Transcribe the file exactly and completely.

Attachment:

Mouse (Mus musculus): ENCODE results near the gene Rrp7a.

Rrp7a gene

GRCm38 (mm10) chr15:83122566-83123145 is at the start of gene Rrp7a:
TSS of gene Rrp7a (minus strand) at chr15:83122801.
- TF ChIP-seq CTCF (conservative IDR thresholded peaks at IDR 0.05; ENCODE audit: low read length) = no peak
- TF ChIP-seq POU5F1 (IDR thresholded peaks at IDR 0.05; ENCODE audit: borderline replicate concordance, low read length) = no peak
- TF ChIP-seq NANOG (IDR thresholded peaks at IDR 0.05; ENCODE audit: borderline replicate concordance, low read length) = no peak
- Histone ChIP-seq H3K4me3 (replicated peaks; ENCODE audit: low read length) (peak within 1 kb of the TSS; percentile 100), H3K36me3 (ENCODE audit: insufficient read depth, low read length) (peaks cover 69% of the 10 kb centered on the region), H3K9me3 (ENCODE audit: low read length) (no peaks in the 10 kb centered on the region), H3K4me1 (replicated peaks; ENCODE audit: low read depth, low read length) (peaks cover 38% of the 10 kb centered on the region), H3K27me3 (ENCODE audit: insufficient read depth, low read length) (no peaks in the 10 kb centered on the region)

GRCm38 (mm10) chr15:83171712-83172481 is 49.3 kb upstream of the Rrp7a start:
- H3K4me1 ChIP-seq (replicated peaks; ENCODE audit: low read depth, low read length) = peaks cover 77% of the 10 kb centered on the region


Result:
Mouse (Mus musculus): ENCODE results near the gene Rrp7a.

Rrp7a gene

GRCm38 (mm10) chr15:83122566-83123145 is at the start of gene Rrp7a:
TSS of gene Rrp7a (minus strand) at chr15:83122801.
- TF ChIP-seq CTCF (conservative IDR thresholded peaks at IDR 0.05; ENCODE audit: low read length) = no peak
- TF ChIP-seq POU5F1 (IDR thresholded peaks at IDR 0.05; ENCODE audit: borderline replicate concordance, low read length) = no peak
- TF ChIP-seq NANOG (IDR thresholded peaks at IDR 0.05; ENCODE audit: borderline replicate concordance, low read length) = no peak
- Histone ChIP-seq H3K4me3 (replicated peaks; ENCODE audit: low read length) (peak within 1 kb of the TSS; percentile 100), H3K36me3 (ENCODE audit: insufficient read depth, low read length) (peaks cover 69% of the 10 kb centered on the region), H3K9me3 (ENCODE audit: low read length) (no peaks in the 10 kb centered on the region), H3K4me1 (replicated peaks; ENCODE audit: low read depth, low read length) (peaks cover 38% of the 10 kb centered on the region), H3K27me3 (ENCODE audit: insufficient read depth, low read length) (no peaks in the 10 kb centered on the region)

GRCm38 (mm10) chr15:83171712-83172481 is 49.3 kb upstream of the Rrp7a start:
- H3K4me1 ChIP-seq (replicated peaks; ENCODE audit: low read depth, low read length) = peaks cover 77% of the 10 kb centered on the region